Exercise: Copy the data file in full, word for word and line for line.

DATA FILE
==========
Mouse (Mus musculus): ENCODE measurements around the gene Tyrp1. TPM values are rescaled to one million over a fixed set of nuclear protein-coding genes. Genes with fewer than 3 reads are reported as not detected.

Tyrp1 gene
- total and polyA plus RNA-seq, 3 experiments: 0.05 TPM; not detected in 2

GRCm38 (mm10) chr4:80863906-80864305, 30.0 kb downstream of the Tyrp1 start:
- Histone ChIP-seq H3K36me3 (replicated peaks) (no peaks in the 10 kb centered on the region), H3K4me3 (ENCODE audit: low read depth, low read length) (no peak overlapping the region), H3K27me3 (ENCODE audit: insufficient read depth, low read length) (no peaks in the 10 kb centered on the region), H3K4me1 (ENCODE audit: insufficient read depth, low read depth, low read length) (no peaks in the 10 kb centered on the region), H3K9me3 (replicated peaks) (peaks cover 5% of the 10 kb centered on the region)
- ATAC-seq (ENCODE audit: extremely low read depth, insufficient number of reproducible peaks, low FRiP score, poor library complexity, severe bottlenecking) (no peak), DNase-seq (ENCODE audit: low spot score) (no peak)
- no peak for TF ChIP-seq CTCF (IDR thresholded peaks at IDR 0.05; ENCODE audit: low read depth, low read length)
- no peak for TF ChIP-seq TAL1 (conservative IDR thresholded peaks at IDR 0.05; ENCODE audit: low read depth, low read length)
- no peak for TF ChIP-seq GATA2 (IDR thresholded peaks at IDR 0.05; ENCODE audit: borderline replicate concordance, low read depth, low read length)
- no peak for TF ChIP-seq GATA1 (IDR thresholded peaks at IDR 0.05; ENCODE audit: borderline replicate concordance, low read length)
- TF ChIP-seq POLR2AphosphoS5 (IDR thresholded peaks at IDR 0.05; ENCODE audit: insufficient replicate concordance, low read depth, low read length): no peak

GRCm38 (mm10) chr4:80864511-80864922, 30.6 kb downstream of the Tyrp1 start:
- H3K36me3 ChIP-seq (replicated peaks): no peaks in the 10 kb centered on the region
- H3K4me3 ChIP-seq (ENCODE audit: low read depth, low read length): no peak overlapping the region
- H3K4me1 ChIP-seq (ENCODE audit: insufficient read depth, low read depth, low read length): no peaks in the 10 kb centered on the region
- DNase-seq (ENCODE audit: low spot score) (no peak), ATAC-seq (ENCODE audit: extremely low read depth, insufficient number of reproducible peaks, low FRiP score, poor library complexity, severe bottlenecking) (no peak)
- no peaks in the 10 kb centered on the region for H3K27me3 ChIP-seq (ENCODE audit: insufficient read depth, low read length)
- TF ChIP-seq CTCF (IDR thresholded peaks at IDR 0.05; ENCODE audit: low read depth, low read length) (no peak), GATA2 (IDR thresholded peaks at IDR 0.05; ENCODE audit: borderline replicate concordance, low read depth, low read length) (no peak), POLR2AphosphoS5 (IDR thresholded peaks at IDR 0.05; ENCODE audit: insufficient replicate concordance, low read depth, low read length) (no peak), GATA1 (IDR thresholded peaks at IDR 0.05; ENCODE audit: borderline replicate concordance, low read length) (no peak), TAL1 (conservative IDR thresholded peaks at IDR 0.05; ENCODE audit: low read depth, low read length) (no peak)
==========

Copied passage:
Mouse (Mus musculus): ENCODE measurements around the gene Tyrp1. TPM values are rescaled to one million over a fixed set of nuclear protein-coding genes. Genes with fewer than 3 reads are reported as not detected.

Tyrp1 gene
- total and polyA plus RNA-seq, 3 experiments: 0.05 TPM; not detected in 2

GRCm38 (mm10) chr4:80863906-80864305, 30.0 kb downstream of the Tyrp1 start:
- Histone ChIP-seq H3K36me3 (replicated peaks) (no peaks in the 10 kb centered on the region), H3K4me3 (ENCODE audit: low read depth, low read length) (no peak overlapping the region), H3K27me3 (ENCODE audit: insufficient read depth, low read length) (no peaks in the 10 kb centered on the region), H3K4me1 (ENCODE audit: insufficient read depth, low read depth, low read length) (no peaks in the 10 kb centered on the region), H3K9me3 (replicated peaks) (peaks cover 5% of the 10 kb centered on the region)
- ATAC-seq (ENCODE audit: extremely low read depth, insufficient number of reproducible peaks, low FRiP score, poor library complexity, severe bottlenecking) (no peak), DNase-seq (ENCODE audit: low spot score) (no peak)
- no peak for TF ChIP-seq CTCF (IDR thresholded peaks at IDR 0.05; ENCODE audit: low read depth, low read length)
- no peak for TF ChIP-seq TAL1 (conservative IDR thresholded peaks at IDR 0.05; ENCODE audit: low read depth, low read length)
- no peak for TF ChIP-seq GATA2 (IDR thresholded peaks at IDR 0.05; ENCODE audit: borderline replicate concordance, low read depth, low read length)
- no peak for TF ChIP-seq GATA1 (IDR thresholded peaks at IDR 0.05; ENCODE audit: borderline replicate concordance, low read length)
- TF ChIP-seq POLR2AphosphoS5 (IDR thresholded peaks at IDR 0.05; ENCODE audit: insufficient replicate concordance, low read depth, low read length): no peak

GRCm38 (mm10) chr4:80864511-80864922, 30.6 kb downstream of the Tyrp1 start:
- H3K36me3 ChIP-seq (replicated peaks): no peaks in the 10 kb centered on the region
- H3K4me3 ChIP-seq (ENCODE audit: low read depth, low read length): no peak overlapping the region
- H3K4me1 ChIP-seq (ENCODE audit: insufficient read depth, low read depth, low read length): no peaks in the 10 kb centered on the region
- DNase-seq (ENCODE audit: low spot score) (no peak), ATAC-seq (ENCODE audit: extremely low read depth, insufficient number of reproducible peaks, low FRiP score, poor library complexity, severe bottlenecking) (no peak)
- no peaks in the 10 kb centered on the region for H3K27me3 ChIP-seq (ENCODE audit: insufficient read depth, low read length)
- TF ChIP-seq CTCF (IDR thresholded peaks at IDR 0.05; ENCODE audit: low read depth, low read length) (no peak), GATA2 (IDR thresholded peaks at IDR 0.05; ENCODE audit: borderline replicate concordance, low read depth, low read length) (no peak), POLR2AphosphoS5 (IDR thresholded peaks at IDR 0.05; ENCODE audit: insufficient replicate concordance, low read depth, low read length) (no peak), GATA1 (IDR thresholded peaks at IDR 0.05; ENCODE audit: borderline replicate concordance, low read length) (no peak), TAL1 (conservative IDR thresholded peaks at IDR 0.05; ENCODE audit: low read depth, low read length) (no peak)